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Letter to the Governor from the Director of the Public Defender System

Missouri's contempt for the rights of poor persons is further evident by its rank of 49 among 50 states in the amount of support provided for indigent defense. Existing caseloads coupled with abysmally low salaries for assistant public defenders create a turnover rate that exacerbates the resource issue.  

An Open Letter to Judge Conrad Hafen

Dear Conrad,

Is it ok if I call you Conrad? I noticed that you refer to the attorneys appearing before you by their first names, so I thought, since we're all officers of the court here, that it would be ok to leave off your honorifics.  

The Truth about How Public Defenders Handle Excessive Caseloads

In the recent article “The Truth about the Work and Talent of Public Defense Lawyers,” Andre Vitale argues that even though public defenders have excessive caseloads, through their determination and hard work, they manage to obtain the same outcomes for clients as private defense attorneys.  I have heard this belief expressed many times before and believed it myself while working as a public defender. I was convinced that despite my lack of resources and excessive caseload that I managed to effectively represent all of my clients. I was wrong.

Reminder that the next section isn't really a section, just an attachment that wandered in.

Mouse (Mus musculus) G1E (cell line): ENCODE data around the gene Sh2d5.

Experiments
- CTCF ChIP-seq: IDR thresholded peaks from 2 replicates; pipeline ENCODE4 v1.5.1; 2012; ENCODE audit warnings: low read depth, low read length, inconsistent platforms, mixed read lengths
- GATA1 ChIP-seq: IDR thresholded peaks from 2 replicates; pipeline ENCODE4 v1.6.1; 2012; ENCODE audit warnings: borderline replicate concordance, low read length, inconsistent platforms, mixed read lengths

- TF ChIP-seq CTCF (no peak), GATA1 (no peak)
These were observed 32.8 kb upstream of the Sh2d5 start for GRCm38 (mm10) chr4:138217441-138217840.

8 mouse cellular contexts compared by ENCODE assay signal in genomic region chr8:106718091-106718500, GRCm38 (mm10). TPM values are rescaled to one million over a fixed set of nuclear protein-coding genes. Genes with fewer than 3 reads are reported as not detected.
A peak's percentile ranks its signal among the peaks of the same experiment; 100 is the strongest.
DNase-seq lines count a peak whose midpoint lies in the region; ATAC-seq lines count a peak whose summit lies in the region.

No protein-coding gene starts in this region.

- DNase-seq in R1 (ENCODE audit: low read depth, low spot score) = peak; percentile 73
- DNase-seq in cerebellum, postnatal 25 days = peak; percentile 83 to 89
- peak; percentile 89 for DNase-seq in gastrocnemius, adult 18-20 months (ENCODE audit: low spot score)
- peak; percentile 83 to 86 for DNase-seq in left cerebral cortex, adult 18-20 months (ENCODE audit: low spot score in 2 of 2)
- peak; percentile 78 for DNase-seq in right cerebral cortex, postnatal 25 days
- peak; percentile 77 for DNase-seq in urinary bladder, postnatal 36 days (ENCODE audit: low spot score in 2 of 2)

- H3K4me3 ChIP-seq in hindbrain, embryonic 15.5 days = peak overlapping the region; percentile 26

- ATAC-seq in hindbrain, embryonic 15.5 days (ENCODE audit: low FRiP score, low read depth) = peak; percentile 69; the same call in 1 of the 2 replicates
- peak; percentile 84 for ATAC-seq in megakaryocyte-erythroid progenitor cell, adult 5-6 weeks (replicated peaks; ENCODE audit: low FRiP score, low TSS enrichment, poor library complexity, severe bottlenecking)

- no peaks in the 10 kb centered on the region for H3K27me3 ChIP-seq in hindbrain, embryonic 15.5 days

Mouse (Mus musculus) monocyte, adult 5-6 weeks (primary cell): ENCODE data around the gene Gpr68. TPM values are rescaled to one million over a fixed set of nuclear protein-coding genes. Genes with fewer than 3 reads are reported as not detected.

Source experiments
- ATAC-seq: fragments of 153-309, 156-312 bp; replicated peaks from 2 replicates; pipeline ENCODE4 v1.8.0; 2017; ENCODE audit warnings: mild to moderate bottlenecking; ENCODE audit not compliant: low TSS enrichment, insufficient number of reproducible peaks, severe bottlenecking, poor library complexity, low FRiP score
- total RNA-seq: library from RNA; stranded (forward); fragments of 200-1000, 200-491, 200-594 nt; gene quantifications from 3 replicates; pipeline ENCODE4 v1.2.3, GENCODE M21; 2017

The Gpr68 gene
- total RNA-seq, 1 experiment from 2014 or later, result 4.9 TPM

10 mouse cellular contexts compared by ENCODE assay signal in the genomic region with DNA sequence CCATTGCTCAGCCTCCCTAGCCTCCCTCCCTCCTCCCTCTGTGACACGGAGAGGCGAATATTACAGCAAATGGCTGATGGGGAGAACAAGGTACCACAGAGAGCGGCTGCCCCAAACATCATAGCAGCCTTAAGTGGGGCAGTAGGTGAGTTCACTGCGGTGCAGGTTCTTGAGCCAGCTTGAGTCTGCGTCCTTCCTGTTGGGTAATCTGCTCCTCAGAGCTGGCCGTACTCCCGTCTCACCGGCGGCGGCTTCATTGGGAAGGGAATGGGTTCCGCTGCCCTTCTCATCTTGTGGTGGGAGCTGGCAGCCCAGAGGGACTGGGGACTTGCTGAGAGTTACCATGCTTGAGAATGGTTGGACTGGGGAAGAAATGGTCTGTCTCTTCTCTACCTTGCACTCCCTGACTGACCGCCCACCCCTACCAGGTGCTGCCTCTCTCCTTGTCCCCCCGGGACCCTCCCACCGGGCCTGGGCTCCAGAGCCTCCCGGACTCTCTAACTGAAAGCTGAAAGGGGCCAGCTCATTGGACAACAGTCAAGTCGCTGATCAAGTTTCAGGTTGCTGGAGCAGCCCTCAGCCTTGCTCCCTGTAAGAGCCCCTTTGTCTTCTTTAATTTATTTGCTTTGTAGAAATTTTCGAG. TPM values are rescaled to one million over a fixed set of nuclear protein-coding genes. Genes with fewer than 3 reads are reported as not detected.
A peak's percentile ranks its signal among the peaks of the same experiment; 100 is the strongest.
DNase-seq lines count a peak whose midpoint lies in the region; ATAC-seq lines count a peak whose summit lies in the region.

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NAPD News

April 16, 2017: 60 Minutes' Anderson Cooper features the Orleans Public Defenders and NAPD General Counsel in a substantive segment about public defenders' excessive workloads, pervasive injustice, and the obligation of defenders to resist the "conveyer belt" of mass-incarceration. You can watch the compelling segment HERE 
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On March 18, 2017 - the 54th anniversary of the Gideon v. Wainright decision - NAPD published its Foundational Principleswhich are recommended to NAPD members and other persons and organizations interested in advancing the cause of equal justice for accused persons.  

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On March 2, 2017, NAPD released its Statement on Reducing Demand For Public Defense: Alternatives to Traditional Prosecution Can Reduce Defender Workload, Save Money, and Reduce RecidivismThere are more than 2 million people in jail and prison in the United States. This is a four-fold increase since 1980. This increase and the racial disproportionality among incarcerated people has led to alliances across the political spectrum to address the impact on people and on budgets.  As the new Coalition for Public Safety has put it, “Our country has an ‘overcriminalization’ problem and an ‘overincarceration’ problem — and it’s getting worse." NAPD authored this statement because there is a great opportunity to make transformative changes that can improve justice and save money.  A variety of organizations representing a wide spectrum of political views have joined together to end the systematic problem of overcriminalization and narrow the net of incarceration by reforming criminal codes.